Groundwater is an essential component of the terrestrial water cycle and a key resource for supplying water to billions of people and for sustaining domestic and economic (agricultural and industrial) activities, especially in arid and semi-arid areas. The goal of this study is to analyze the recent groundwater changes which occurred in the major North African transboundary aquifers in the beginning of the 21st century. Groundwater storage anomalies were obtained by removing soil moisture in the root zone (and surface water in the case of the Nubian Sandstone Aquifer System) from the terrestrial water storage anomalies estimated using the Gravity Recovery and Climate Experiment (GRACE) over the 2003–2016 time period. Spatio-temporal changes in groundwater storage contrast significantly among the different transboundary aquifers. Low changes (lower than 10 km3
) were observed in the Tindouf Aquifer System but they were found to be highly correlated (R = 0.74) to atmospheric fluxes (precipitation minus evapotranspiration, P − ET) at annual scale. The GRACE data revealed huge water loss in the North Western Sahara and the Nubian Sandstone Aquifer Systems, above 30 km3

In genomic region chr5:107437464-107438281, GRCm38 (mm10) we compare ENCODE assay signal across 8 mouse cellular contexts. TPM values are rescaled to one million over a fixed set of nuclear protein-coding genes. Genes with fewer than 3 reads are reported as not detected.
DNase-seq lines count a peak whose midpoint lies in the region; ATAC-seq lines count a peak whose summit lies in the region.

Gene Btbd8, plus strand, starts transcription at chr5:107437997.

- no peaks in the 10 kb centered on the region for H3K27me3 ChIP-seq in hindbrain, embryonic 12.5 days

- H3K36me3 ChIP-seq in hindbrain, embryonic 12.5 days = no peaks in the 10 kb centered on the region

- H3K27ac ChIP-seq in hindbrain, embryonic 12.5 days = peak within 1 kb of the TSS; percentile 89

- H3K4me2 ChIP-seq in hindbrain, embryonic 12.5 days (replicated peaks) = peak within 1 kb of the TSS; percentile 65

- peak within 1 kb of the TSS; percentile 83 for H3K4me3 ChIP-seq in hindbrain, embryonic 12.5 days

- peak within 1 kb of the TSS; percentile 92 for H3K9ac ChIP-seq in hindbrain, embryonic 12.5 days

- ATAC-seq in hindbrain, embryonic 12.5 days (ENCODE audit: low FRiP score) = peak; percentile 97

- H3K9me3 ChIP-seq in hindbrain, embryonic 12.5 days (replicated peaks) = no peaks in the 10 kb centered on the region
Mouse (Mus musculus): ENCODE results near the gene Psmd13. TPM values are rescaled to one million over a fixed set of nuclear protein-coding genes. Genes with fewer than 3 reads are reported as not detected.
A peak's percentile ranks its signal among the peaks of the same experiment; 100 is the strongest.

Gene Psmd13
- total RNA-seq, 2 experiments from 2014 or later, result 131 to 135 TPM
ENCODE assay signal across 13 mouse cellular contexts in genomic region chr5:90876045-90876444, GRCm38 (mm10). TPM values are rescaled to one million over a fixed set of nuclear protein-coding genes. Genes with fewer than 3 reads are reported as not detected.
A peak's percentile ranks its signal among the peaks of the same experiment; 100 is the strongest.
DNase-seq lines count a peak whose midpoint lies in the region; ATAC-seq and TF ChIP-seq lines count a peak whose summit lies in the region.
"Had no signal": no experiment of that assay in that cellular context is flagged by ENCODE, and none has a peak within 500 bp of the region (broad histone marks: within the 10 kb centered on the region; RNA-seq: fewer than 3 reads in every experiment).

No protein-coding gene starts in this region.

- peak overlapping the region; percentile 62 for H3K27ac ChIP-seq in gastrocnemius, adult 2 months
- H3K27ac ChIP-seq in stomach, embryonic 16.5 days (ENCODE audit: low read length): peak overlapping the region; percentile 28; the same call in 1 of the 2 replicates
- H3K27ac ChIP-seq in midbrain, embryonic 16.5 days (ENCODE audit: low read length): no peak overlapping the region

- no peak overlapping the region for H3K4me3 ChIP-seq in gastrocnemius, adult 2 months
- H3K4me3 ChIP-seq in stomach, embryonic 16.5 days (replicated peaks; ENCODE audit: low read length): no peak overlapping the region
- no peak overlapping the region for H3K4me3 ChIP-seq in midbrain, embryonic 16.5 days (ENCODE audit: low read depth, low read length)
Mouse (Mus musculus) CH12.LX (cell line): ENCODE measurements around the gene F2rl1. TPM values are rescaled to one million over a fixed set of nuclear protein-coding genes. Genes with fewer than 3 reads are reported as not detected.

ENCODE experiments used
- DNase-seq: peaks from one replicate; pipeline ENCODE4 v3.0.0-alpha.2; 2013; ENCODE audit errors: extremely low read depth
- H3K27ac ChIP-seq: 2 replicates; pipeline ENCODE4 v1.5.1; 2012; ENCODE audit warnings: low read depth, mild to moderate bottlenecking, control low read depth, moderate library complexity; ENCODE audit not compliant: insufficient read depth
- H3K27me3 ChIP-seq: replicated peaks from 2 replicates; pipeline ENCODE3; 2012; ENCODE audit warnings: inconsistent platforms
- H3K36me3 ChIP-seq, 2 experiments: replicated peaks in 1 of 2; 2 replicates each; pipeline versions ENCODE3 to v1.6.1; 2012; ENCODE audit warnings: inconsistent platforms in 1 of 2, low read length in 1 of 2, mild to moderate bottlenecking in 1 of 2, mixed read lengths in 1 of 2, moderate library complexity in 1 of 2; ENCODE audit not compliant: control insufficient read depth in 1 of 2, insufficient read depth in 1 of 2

and around 50 km3
, respectively. In the former case, the aquifer depletion can be attributed to both climate (R = 0.67 against P − ET) and water abstraction, and only to water abstraction in the latter case. The increase in water abstraction results from an increase in irrigated areas and population growth. For these two aquifers, a deceleration in the water loss observed after 2013 is likely to be attributed either to an increase in rainfall favoring rain-fed agriculture or to measures taken to reduce the over-exploitation of the groundwater resources.
This is an open access article distributed under the Creative Commons Attribution License
which permits unrestricted use, distribution, and reproduction in any medium, provided the original work is properly cited